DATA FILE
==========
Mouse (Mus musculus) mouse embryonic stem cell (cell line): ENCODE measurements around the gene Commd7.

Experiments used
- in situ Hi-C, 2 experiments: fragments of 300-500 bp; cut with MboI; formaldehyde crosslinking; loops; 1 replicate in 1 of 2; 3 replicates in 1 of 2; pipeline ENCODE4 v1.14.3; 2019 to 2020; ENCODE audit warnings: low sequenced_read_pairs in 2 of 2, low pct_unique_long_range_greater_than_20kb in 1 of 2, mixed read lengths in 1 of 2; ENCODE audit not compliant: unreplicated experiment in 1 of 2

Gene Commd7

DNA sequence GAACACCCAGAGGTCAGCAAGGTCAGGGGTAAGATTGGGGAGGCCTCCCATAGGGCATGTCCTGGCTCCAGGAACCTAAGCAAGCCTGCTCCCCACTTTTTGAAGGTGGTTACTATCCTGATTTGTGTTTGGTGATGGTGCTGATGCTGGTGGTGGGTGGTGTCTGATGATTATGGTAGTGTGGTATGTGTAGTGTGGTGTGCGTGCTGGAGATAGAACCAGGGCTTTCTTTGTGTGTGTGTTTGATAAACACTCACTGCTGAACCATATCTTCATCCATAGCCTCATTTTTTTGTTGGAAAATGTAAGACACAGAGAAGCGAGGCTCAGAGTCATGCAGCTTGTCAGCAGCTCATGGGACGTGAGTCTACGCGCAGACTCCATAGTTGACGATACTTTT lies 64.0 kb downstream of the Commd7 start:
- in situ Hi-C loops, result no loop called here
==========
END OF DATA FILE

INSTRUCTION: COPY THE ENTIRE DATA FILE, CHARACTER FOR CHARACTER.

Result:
Mouse (Mus musculus) mouse embryonic stem cell (cell line): ENCODE measurements around the gene Commd7.

Experiments used
- in situ Hi-C, 2 experiments: fragments of 300-500 bp; cut with MboI; formaldehyde crosslinking; loops; 1 replicate in 1 of 2; 3 replicates in 1 of 2; pipeline ENCODE4 v1.14.3; 2019 to 2020; ENCODE audit warnings: low sequenced_read_pairs in 2 of 2, low pct_unique_long_range_greater_than_20kb in 1 of 2, mixed read lengths in 1 of 2; ENCODE audit not compliant: unreplicated experiment in 1 of 2

Gene Commd7

DNA sequence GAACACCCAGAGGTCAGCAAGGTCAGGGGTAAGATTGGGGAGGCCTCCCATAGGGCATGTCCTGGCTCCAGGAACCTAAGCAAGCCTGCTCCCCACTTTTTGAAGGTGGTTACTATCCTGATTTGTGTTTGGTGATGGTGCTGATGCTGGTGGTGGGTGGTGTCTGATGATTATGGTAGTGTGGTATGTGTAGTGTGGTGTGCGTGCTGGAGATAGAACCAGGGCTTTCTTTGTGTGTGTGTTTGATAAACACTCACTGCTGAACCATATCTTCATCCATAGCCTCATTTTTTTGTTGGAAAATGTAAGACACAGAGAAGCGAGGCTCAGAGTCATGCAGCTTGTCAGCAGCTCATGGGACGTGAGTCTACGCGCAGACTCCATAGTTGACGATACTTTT lies 64.0 kb downstream of the Commd7 start:
- in situ Hi-C loops, result no loop called here